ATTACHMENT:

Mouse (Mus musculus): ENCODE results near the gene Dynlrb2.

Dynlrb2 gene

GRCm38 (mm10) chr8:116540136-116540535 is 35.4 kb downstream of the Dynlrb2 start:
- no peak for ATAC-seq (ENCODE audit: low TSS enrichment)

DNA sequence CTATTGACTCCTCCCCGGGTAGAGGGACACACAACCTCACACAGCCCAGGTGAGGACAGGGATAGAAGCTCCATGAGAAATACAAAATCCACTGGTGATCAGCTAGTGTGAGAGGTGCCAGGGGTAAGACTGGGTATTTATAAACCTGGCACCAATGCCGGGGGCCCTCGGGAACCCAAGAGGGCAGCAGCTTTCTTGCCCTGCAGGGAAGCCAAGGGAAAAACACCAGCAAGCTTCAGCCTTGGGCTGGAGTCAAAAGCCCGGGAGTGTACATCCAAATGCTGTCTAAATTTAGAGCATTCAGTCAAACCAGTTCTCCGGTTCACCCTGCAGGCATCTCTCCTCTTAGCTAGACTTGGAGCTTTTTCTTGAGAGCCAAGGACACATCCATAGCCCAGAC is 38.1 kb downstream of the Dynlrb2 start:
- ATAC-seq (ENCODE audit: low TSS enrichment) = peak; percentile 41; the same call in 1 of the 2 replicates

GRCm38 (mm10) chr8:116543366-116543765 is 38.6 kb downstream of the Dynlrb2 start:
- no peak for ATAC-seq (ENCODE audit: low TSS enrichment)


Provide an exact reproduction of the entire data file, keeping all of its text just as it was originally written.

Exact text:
Mouse (Mus musculus): ENCODE results near the gene Dynlrb2.

Dynlrb2 gene

GRCm38 (mm10) chr8:116540136-116540535 is 35.4 kb downstream of the Dynlrb2 start:
- no peak for ATAC-seq (ENCODE audit: low TSS enrichment)

DNA sequence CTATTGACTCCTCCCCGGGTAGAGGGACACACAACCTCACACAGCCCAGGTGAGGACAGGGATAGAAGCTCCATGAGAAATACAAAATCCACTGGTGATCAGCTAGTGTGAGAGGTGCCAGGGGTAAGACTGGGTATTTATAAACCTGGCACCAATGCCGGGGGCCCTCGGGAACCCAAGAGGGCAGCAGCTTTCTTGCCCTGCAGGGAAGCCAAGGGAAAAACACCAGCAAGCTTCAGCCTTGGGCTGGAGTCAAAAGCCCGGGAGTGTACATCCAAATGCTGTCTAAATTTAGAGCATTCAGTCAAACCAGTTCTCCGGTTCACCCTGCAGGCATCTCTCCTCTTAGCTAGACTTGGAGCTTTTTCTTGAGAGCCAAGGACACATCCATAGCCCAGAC is 38.1 kb downstream of the Dynlrb2 start:
- ATAC-seq (ENCODE audit: low TSS enrichment) = peak; percentile 41; the same call in 1 of the 2 replicates

GRCm38 (mm10) chr8:116543366-116543765 is 38.6 kb downstream of the Dynlrb2 start:
- no peak for ATAC-seq (ENCODE audit: low TSS enrichment)